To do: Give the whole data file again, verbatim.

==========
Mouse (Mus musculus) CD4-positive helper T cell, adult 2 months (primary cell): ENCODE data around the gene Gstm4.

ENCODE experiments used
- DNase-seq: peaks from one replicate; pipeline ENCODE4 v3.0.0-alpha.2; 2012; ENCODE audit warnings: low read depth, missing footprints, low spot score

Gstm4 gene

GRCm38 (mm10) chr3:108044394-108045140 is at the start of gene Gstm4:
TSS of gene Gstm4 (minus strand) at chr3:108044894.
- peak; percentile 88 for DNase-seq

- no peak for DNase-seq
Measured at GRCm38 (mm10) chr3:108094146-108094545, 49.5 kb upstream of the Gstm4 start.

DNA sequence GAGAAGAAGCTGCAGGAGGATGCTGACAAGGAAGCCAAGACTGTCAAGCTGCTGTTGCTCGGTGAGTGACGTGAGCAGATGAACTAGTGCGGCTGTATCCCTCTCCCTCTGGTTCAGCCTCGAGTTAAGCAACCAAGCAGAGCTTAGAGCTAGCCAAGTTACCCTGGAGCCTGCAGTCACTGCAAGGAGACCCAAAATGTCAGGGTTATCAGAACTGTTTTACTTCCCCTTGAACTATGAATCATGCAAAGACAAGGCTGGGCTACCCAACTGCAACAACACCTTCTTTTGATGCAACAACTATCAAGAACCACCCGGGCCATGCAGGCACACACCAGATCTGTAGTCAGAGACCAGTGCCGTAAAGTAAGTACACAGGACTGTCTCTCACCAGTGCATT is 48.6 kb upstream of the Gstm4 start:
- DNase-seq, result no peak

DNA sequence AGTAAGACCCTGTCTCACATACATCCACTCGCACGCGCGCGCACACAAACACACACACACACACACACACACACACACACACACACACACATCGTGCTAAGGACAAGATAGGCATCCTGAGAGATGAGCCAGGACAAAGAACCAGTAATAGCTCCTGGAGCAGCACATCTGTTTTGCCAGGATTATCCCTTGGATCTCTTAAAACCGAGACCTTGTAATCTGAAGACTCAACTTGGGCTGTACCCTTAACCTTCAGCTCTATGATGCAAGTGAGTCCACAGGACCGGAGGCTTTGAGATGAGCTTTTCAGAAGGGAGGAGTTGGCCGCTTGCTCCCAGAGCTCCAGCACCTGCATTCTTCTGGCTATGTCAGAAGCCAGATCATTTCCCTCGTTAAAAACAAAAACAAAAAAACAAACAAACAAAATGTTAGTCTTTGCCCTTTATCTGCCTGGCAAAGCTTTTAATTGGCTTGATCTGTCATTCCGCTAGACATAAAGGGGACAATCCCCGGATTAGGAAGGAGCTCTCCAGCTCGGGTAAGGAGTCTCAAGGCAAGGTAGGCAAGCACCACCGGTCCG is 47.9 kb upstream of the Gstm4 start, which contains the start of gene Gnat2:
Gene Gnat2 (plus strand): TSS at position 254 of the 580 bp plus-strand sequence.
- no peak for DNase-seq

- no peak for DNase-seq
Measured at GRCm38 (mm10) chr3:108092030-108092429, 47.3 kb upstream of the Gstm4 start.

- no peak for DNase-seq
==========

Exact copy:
Mouse (Mus musculus) CD4-positive helper T cell, adult 2 months (primary cell): ENCODE data around the gene Gstm4.

ENCODE experiments used
- DNase-seq: peaks from one replicate; pipeline ENCODE4 v3.0.0-alpha.2; 2012; ENCODE audit warnings: low read depth, missing footprints, low spot score

Gstm4 gene

GRCm38 (mm10) chr3:108044394-108045140 is at the start of gene Gstm4:
TSS of gene Gstm4 (minus strand) at chr3:108044894.
- peak; percentile 88 for DNase-seq

- no peak for DNase-seq
Measured at GRCm38 (mm10) chr3:108094146-108094545, 49.5 kb upstream of the Gstm4 start.

DNA sequence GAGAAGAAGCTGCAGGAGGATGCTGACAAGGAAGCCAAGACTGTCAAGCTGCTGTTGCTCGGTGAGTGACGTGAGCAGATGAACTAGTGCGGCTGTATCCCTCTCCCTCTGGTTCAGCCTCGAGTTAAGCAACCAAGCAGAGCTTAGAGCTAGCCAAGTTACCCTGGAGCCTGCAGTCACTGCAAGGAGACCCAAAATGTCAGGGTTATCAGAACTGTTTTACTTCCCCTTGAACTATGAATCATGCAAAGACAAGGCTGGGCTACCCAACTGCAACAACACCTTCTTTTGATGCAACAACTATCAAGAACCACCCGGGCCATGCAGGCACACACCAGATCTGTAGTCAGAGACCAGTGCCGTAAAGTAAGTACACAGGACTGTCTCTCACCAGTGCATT is 48.6 kb upstream of the Gstm4 start:
- DNase-seq, result no peak

DNA sequence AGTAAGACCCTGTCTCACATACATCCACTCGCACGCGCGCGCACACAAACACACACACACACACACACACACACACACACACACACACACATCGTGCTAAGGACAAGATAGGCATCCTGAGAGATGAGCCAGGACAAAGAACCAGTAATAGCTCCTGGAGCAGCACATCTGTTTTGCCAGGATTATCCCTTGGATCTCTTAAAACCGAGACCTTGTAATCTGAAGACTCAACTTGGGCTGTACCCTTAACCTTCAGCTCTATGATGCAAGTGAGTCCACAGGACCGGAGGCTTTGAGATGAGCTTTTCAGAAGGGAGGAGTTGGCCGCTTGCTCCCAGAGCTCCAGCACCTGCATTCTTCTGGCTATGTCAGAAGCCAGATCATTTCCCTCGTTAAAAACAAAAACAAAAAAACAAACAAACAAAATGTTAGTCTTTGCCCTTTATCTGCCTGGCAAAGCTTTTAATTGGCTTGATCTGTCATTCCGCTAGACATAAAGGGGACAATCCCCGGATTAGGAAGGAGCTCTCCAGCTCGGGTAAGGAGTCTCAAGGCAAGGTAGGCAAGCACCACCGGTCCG is 47.9 kb upstream of the Gstm4 start, which contains the start of gene Gnat2:
Gene Gnat2 (plus strand): TSS at position 254 of the 580 bp plus-strand sequence.
- no peak for DNase-seq

- no peak for DNase-seq
Measured at GRCm38 (mm10) chr3:108092030-108092429, 47.3 kb upstream of the Gstm4 start.

- no peak for DNase-seq